The upshot would probably be that the currencies of those countries trusted to pursue a responsible monetary policy would tend to displace gradually those of a less reliable character. The reputation of financial righteousness would become a jealously guarded asset of all issuers of money, since they would know that even the slightest deviation from the path of honesty would reduce the demand for their product.
Governments remain today, as much as when Hayek spoke these words, under the sway of political ideologies that insist it is the duty of the state to regulate the market in the service of powerful special-interest groups, to redistribute wealth, and to secure "safety nets" under most aspects of everyday life. The budgets and deficits of many EU countries, and the fiscal crisis they have now gotten themselves into demonstrate this beyond any doubt.
The Euro's monetary central planners still presume to have the wisdom and ability to target rates of price inflation and move interest rates in directions they consider "optimal." I would suggest that just as the central planners in the old Soviet Union were not wise or informed enough to successfully plan the supply of shoes and the production of bread, the managers of the European Central Bank cannot know what interest rates should be or what target to set for the general level of prices. Interest rates should be set by the market to bring the actual supply of savings into balance with the demand for loans. Both the general level and the relative structure of prices should be determined by those same market forces, that is, people's willingness to trade money for goods and goods for money.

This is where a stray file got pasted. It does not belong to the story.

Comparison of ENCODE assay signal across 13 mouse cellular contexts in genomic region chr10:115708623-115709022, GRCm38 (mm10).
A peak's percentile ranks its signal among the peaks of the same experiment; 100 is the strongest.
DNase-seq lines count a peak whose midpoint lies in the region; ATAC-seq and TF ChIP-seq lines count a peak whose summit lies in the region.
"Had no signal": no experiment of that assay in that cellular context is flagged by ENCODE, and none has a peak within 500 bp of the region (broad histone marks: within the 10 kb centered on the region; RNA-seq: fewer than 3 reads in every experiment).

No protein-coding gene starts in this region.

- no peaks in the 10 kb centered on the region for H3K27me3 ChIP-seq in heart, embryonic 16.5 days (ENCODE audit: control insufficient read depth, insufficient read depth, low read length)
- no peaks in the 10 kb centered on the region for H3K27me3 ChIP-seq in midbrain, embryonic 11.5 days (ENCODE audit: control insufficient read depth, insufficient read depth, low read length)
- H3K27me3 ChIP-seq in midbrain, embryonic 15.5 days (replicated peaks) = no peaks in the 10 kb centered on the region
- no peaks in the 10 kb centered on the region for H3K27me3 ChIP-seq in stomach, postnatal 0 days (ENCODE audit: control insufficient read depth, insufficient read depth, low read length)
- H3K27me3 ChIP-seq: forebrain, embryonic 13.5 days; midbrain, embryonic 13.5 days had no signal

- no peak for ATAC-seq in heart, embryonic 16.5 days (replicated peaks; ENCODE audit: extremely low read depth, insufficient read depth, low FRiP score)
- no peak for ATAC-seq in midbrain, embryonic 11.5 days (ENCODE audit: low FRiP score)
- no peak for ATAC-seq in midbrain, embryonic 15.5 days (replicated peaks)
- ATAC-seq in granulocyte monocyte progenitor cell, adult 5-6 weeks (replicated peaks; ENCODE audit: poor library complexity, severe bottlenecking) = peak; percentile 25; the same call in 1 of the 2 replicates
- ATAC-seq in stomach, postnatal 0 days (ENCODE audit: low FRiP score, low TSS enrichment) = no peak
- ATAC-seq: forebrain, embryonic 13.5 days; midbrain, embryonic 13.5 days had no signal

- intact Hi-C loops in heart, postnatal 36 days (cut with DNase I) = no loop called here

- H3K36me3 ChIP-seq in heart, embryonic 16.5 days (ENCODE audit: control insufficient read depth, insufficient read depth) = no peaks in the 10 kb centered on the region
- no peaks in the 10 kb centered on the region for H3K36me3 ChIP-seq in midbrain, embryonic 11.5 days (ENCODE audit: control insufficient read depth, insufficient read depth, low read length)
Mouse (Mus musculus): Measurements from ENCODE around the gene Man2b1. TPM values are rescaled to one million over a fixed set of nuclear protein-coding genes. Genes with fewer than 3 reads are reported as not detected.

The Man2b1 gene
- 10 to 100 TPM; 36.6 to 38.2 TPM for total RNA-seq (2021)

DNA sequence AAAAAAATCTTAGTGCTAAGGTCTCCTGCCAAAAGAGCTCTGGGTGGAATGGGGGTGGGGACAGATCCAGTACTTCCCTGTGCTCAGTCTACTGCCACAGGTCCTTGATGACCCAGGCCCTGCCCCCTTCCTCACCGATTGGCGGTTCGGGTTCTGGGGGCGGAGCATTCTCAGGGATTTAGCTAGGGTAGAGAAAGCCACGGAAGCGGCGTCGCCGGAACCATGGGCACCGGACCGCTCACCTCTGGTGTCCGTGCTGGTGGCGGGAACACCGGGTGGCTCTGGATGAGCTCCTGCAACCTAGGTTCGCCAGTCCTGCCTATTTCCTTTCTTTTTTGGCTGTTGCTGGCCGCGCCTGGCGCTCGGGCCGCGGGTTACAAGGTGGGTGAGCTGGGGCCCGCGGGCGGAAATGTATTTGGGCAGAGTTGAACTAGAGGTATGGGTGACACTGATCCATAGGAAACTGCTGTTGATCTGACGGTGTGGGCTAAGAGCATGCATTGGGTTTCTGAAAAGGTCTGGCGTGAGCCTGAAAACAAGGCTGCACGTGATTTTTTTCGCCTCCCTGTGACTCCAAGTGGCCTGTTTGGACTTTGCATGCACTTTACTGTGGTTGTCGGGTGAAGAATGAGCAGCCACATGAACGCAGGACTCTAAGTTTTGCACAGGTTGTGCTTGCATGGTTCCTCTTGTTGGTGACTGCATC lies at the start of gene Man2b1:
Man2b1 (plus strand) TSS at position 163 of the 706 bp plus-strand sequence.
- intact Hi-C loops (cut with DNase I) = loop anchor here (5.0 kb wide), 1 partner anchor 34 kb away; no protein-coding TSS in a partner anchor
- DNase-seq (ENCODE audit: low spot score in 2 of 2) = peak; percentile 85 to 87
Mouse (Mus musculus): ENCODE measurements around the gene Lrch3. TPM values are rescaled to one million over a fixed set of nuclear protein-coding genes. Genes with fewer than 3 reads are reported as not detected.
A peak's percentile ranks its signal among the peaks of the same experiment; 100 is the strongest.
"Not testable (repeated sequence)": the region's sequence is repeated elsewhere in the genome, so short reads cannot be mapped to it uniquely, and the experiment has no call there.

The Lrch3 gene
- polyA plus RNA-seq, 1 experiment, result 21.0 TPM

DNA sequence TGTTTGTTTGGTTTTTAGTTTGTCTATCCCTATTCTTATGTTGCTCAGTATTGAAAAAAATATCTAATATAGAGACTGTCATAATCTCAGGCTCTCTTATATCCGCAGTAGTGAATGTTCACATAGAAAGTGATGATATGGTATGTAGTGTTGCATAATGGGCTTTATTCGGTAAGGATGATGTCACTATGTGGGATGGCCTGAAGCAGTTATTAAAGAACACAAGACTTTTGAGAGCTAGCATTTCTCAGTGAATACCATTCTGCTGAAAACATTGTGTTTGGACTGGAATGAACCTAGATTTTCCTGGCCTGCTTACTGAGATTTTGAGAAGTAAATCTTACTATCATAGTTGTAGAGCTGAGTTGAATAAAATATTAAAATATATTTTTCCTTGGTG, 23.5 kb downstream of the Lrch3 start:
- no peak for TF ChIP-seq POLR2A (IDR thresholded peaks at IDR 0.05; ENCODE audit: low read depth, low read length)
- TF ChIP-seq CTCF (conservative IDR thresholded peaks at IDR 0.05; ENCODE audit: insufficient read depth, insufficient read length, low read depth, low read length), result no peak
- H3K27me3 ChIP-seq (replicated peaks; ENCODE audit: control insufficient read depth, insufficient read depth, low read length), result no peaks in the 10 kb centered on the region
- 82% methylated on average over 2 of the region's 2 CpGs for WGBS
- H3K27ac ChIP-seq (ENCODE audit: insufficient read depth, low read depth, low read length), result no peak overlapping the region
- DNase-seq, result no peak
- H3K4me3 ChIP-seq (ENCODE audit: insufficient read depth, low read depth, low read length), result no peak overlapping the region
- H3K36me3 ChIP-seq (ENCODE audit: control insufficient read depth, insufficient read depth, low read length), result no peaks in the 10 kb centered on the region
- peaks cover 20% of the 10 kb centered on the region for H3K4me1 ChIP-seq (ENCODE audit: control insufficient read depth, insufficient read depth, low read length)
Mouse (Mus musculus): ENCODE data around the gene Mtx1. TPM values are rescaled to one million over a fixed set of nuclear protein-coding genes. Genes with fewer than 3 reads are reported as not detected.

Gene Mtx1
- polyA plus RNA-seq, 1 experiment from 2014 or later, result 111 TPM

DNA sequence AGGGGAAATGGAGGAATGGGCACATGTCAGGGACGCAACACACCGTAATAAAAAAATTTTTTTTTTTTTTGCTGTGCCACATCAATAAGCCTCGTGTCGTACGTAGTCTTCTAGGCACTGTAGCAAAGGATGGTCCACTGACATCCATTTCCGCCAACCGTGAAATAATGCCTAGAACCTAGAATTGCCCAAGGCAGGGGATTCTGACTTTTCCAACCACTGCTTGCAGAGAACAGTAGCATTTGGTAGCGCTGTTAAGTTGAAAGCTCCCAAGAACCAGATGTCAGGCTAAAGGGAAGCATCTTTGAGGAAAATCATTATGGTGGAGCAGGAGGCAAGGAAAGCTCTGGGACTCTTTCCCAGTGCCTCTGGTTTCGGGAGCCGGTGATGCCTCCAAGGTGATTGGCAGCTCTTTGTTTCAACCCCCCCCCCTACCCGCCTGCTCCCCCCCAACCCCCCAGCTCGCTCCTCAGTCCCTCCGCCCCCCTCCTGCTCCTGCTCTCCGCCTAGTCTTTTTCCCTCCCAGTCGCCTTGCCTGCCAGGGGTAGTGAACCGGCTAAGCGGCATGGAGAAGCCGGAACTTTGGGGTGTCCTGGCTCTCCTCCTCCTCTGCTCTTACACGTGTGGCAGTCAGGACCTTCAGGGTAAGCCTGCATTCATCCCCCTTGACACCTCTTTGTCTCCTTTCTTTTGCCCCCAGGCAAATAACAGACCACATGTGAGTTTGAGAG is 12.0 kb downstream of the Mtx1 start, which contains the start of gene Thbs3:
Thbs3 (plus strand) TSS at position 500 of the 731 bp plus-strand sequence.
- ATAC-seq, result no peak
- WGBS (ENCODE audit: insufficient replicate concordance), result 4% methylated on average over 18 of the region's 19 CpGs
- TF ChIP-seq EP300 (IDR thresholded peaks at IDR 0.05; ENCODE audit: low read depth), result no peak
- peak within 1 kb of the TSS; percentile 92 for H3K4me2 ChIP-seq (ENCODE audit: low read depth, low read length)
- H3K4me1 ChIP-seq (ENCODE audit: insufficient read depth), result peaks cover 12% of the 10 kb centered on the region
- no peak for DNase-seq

It is said that the Chinese word for "crisis" means both "danger" and "opportunity." It is certainly the case that the fiscal irresponsibility of most of the European Union governments has put the economic and financial structures of their countries in grave danger. But hoping that the European Central Bank can set it all right – or to delay the inevitable until some "someday" when "something" will provide a way out without the consequences of decades of fiscal mismanagement – will only mean truly dangerous inflationary forces being set loose. Because the only way for the European Central Bank to try to "paper over" this problem is by printing a lot of paper money. And Europe has already seen several times where that leads during the last hundred years.
The "opportunity" from this crisis is to admit and accept that the Euro plan was a wrong idea. It is necessary for the member governments in the Euro-Zone to begin a new plan for an "orderly retreat" back to national currencies. This is not the first time that a single currency has had to be dissolved into separate national currencies. This happened in 1919, following the disintegration of the old Austro-Hungarian Empire in Central Europe; or more recently with the collapse in 1991 of the Soviet Union into fifteen independent republics, or the splitting of Czechoslovakia into two separate countries, or the breakup of Yugoslavia.
There are lessons to be learned from these historical cases that should be carefully studied and applied to begin and complete the process of bringing the Euro "experiment" to a close with the least pain and disruption in a financial and fiscal environment in which each of the European governments will have to get their own economic affairs in order.
Even in the short run, however difficult the transition will be, those European countries that have less of a fiscal problem to get into order will at least be able to avoid being pulled into a worst vortex by their more irresponsible fiscal neighbors, if they remained within a single currency zone.
In addition, if a new multi-currency world reemerged in Europe, it should be accompanied, as Hayek suggested, with the freedom for the citizens of all of these nations to choose which currencies they prefer to hold and use in exchange. National governments should not attempt to lock their respect citizens behind barbed-wire currency barriers and restrictions.
Market freedom in money would act as a powerful force and incentive for the individual European governments to move in a more fiscally responsible direction, if they do not want to see their own national currency dramatically depreciate relative to other monies. This would serve as an additional and important "external" discipline, as Hayek also emphasized, to try to get political elites to move their domestic policies into more stable and sustainable paths.
Or will Europe continue on its present course, and go over a fiscal and monetary cliff that it otherwise might have avoided?